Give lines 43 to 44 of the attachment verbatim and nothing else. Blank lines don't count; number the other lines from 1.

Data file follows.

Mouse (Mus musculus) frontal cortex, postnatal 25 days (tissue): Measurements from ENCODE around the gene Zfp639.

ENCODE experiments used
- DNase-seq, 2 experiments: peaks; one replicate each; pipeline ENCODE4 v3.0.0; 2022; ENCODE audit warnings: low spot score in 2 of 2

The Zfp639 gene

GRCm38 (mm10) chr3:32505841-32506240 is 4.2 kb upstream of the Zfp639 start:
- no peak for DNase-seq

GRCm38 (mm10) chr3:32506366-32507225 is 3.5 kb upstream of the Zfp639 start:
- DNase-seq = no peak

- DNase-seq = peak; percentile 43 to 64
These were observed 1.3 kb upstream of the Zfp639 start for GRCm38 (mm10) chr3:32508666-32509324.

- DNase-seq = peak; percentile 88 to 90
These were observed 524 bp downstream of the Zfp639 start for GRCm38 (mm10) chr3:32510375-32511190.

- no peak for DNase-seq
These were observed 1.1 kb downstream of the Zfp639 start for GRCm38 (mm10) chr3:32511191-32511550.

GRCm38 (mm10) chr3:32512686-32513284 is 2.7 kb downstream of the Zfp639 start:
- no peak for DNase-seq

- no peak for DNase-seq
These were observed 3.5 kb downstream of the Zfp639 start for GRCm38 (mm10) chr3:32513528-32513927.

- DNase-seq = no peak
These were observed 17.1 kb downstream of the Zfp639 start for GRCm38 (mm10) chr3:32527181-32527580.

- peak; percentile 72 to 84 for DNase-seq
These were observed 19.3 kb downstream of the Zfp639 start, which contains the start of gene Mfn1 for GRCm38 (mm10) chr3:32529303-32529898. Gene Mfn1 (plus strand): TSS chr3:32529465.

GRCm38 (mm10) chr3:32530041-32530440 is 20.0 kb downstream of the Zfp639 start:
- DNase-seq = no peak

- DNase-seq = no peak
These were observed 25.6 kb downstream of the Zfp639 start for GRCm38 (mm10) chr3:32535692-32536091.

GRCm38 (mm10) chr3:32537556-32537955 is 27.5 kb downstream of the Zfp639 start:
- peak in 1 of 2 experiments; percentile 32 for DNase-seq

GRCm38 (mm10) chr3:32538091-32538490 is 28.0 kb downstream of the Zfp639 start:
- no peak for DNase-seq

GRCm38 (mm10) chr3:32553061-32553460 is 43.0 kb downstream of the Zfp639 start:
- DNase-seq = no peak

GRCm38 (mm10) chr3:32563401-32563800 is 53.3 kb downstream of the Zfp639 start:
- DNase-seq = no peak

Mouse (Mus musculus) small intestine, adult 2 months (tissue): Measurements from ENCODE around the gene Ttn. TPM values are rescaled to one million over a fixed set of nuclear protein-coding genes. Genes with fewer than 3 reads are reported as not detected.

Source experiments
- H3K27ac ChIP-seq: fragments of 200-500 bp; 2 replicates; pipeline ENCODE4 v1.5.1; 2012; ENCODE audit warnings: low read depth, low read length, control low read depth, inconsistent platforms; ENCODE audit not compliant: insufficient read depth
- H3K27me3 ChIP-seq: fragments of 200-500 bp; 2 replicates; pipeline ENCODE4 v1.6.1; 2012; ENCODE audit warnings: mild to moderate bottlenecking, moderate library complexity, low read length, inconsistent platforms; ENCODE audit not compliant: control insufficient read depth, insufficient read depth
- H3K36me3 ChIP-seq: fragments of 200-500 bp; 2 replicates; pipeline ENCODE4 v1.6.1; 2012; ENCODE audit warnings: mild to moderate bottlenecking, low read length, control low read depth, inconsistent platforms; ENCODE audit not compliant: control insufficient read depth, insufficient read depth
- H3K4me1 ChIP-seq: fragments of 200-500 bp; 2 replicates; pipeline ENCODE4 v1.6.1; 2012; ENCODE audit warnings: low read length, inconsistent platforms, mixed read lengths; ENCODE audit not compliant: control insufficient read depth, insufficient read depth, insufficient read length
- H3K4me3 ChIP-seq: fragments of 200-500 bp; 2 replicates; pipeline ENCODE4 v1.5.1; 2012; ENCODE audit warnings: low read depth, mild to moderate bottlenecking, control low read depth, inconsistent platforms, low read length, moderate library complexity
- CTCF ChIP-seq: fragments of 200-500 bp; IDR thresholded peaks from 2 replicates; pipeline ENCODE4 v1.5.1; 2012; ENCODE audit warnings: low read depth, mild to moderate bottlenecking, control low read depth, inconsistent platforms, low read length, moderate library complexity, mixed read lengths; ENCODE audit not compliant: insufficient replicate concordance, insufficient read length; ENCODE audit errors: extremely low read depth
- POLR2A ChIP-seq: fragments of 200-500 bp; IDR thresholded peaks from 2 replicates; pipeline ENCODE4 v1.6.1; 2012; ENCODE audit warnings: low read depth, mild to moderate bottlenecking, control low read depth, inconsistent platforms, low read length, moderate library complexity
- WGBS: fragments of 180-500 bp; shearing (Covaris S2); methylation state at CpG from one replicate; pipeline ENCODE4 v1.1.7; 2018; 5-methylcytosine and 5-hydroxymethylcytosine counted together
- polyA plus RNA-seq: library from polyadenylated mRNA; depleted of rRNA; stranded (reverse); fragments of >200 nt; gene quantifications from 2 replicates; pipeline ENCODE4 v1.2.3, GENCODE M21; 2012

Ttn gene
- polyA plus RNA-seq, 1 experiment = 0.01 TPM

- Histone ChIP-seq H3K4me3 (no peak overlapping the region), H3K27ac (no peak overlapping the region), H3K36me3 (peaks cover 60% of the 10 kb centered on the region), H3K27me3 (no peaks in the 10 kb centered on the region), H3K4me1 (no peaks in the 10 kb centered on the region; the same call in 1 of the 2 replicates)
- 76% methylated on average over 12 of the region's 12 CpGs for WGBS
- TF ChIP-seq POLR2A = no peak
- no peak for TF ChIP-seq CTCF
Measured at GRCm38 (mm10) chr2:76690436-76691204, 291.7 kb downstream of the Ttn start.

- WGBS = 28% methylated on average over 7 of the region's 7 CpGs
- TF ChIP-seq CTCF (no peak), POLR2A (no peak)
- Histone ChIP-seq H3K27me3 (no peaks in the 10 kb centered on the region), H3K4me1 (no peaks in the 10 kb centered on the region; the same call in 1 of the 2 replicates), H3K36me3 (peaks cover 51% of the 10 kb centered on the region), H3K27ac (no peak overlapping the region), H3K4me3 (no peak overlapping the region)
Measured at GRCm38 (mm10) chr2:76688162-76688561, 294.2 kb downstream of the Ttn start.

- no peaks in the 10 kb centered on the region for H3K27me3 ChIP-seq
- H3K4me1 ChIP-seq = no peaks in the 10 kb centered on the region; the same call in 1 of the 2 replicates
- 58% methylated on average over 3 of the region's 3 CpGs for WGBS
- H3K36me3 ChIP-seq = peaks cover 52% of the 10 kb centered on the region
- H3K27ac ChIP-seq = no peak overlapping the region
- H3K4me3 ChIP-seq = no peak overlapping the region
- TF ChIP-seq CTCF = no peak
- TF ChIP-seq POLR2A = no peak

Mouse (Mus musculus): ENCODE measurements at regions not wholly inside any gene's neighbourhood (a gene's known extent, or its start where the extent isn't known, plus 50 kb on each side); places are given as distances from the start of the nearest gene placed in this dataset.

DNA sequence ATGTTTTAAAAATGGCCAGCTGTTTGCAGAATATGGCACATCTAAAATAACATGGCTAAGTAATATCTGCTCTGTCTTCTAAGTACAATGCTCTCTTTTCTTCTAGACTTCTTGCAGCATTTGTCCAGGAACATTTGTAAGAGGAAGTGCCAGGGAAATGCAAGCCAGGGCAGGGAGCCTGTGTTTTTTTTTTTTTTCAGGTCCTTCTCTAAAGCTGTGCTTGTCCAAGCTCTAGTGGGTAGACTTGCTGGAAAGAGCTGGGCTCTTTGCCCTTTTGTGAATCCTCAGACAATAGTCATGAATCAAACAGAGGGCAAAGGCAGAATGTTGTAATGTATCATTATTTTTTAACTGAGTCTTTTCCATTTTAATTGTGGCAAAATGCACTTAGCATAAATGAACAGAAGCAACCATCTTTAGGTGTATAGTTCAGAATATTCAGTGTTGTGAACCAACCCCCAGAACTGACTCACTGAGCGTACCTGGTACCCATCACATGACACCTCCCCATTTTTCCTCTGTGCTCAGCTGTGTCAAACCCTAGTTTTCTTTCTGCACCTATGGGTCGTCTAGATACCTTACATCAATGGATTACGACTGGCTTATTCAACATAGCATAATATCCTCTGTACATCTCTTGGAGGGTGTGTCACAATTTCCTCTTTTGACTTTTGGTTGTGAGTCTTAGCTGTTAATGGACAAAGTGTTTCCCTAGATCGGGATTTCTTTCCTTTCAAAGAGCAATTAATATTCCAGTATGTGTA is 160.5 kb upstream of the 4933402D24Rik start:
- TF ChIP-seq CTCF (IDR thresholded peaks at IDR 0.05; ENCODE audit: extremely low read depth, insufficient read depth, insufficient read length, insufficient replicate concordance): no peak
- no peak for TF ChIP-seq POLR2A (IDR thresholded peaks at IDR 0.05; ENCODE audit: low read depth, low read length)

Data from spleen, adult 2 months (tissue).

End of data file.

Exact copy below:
- POLR2A ChIP-seq: fragments of 200-500 bp; IDR thresholded peaks from 2 replicates; pipeline ENCODE4 v1.6.1; 2012; ENCODE audit warnings: low read depth, mild to moderate bottlenecking, control low read depth, inconsistent platforms, low read length, moderate library complexity
- WGBS: fragments of 180-500 bp; shearing (Covaris S2); methylation state at CpG from one replicate; pipeline ENCODE4 v1.1.7; 2018; 5-methylcytosine and 5-hydroxymethylcytosine counted together